Quinoa is a species of goosefoot (Chenopodium). According to Wikapedia, “it is a pseudocereal rather than a true cereal, or grain, as it is not a member of the grass family. As a chenopod, quinoa is closely related to species such as beets, spinach and tumbleweeds.” Who knew? Quinoa is a complete protein. It’s high in calcium, phosphorus and iron as well as being high in protein, low in fat, and gluten-free. It’s about as close to a perfect food as one can get. Really, we should all be eating quinoa all the time, every day. Chef Anne is convinced that the method of cooking described here (first par-boiling and then steaming) produces the most perfect, nutty, chewy quinoa – ever. Give it a try and let me know what you think.
Red Quinoa with Roasted Garlic Herb Vinaigrette (makes 3 cups)
- 1 ½ cups Red Quinoa
- 2 tablespoons chives, chopped
- 1 whole head of garlic, top sliced off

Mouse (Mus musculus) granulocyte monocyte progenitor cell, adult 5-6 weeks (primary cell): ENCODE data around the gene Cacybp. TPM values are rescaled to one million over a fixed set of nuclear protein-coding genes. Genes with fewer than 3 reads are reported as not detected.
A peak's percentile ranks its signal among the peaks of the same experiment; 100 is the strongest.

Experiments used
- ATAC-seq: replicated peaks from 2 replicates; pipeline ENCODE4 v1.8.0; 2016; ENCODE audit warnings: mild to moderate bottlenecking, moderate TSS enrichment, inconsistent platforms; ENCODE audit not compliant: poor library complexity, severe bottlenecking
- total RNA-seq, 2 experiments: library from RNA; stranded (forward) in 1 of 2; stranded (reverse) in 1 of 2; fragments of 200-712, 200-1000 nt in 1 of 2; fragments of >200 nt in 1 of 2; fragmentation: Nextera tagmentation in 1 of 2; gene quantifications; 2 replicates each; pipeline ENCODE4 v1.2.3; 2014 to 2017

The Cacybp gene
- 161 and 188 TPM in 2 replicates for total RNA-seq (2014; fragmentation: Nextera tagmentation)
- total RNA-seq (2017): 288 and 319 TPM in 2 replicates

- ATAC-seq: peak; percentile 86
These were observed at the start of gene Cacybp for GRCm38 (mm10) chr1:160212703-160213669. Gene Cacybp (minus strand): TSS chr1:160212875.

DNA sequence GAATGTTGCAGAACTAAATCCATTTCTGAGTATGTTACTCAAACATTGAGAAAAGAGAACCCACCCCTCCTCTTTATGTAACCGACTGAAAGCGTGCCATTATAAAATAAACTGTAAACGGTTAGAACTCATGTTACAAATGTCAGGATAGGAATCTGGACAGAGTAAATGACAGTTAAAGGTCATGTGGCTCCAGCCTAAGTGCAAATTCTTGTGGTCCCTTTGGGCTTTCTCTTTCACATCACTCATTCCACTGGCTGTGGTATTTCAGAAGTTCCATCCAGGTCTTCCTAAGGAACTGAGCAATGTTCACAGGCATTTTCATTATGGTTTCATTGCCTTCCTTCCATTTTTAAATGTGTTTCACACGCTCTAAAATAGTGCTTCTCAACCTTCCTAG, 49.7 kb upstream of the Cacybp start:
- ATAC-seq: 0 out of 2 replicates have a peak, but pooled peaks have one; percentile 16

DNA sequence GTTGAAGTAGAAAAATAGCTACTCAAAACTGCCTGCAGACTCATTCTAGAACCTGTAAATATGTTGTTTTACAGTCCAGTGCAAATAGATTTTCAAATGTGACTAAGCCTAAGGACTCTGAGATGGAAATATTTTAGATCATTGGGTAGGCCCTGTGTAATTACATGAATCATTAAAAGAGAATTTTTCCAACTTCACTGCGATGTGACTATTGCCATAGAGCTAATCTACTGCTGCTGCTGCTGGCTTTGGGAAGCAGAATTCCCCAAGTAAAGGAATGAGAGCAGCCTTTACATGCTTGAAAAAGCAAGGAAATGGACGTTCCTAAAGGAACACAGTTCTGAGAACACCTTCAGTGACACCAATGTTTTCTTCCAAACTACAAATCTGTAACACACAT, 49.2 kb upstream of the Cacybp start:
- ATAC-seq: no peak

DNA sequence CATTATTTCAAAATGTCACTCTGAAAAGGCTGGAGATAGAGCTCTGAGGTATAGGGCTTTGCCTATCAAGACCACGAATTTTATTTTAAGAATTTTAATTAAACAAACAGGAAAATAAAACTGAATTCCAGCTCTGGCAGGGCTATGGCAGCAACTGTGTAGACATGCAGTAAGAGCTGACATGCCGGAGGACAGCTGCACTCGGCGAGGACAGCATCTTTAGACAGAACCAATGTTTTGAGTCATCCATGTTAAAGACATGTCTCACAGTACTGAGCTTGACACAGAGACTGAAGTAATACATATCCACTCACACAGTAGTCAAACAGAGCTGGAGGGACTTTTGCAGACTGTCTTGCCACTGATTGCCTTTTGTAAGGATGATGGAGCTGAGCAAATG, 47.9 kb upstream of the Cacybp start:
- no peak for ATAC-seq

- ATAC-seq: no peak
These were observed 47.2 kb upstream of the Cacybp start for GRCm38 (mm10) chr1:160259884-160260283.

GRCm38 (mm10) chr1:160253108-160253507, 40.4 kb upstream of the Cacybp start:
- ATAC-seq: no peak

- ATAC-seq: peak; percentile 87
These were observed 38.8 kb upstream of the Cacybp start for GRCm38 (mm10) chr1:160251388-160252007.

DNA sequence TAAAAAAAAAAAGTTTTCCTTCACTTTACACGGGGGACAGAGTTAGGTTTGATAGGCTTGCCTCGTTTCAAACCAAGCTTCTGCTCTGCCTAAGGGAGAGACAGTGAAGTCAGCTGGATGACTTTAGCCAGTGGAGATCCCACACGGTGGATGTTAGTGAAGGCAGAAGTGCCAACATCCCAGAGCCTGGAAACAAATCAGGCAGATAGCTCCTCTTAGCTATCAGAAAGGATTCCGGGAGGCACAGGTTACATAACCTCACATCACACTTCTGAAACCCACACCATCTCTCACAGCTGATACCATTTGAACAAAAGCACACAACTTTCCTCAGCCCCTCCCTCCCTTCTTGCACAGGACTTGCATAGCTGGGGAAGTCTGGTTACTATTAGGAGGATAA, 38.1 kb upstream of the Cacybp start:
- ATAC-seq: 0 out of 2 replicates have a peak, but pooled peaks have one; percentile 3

- 2 tablespoons olive oil
- 1 teaspoon Dijon mustard
- ¼ cup sherry vinegar
- ½ cup extra virgin olive oil
- ¼ teaspoon smoked paprika
- 3 large fresh basil leaves
- 1 teaspoon salt
Heat water in a medium saucepan to boiling. Add 1 teaspoon salt. Add quinoa, reduce heat to a fast simmer and allow to simmer uncovered 10-12 minutes. The kernels should just start to separate. Drain but save the cooking liquid. Place quinoa in a fine mesh strainer. Place back over the cooking liquid in the medium saucepan and steam the quinoa (tightly covered) for an additional 10-12 minutes.
Preheat oven to 300 degrees. Place garlic in center of tinfoil square. Pour olive oil over the garlic. Sprinkle lightly with salt and pepper and dried herbs (if desired). Tightly close the foil. Place garlic in oven and roast for 50 minutes. Allow to cool slightly. Remove roasted cloves from skins. Place roasted garlic cloves in blender. Add mustard, vinegar, olive oil, paprika and basil. Process until smooth. Add salt to taste.
Toss the cooked quinoa with the chopped chives and ¼ cup dressing. Taste. You might want to add a little additional salt. We added another teaspoon, and a hint of freshly ground black pepper. You can add more dressing if you’re a dressing-aholic (this addiction need not be admitted to in mixed company).
You can let this sit overnight in the fridge and it will improve – or if you can’t wait, eat it immediately.